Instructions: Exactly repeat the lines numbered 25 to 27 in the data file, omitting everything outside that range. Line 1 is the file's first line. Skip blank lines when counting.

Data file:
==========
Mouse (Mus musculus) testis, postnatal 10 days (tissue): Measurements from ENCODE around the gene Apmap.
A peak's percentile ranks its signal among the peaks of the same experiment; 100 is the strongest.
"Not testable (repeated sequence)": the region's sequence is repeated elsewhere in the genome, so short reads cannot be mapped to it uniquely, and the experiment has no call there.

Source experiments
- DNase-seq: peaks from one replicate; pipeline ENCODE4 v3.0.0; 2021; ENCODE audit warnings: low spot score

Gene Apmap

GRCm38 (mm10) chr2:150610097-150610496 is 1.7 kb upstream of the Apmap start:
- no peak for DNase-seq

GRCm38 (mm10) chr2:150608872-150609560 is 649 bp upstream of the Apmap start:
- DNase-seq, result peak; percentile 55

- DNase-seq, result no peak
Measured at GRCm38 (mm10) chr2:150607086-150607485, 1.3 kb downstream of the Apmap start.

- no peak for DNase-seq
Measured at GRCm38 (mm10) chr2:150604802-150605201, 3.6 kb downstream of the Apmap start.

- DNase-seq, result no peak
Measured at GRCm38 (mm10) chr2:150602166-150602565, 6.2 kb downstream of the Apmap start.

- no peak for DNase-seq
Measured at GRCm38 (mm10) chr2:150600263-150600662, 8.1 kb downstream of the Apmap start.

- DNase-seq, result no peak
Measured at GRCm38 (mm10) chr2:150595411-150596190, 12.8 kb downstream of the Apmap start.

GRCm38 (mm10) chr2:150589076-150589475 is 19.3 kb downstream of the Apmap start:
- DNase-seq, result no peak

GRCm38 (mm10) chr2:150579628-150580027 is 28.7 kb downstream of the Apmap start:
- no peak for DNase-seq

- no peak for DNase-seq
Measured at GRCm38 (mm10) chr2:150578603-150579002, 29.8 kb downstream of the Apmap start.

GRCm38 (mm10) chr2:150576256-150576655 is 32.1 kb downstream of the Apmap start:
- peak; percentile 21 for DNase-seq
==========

- no peak for DNase-seq
Measured at GRCm38 (mm10) chr2:150578603-150579002, 29.8 kb downstream of the Apmap start.

GRCm38 (mm10) chr2:150576256-150576655 is 32.1 kb downstream of the Apmap start: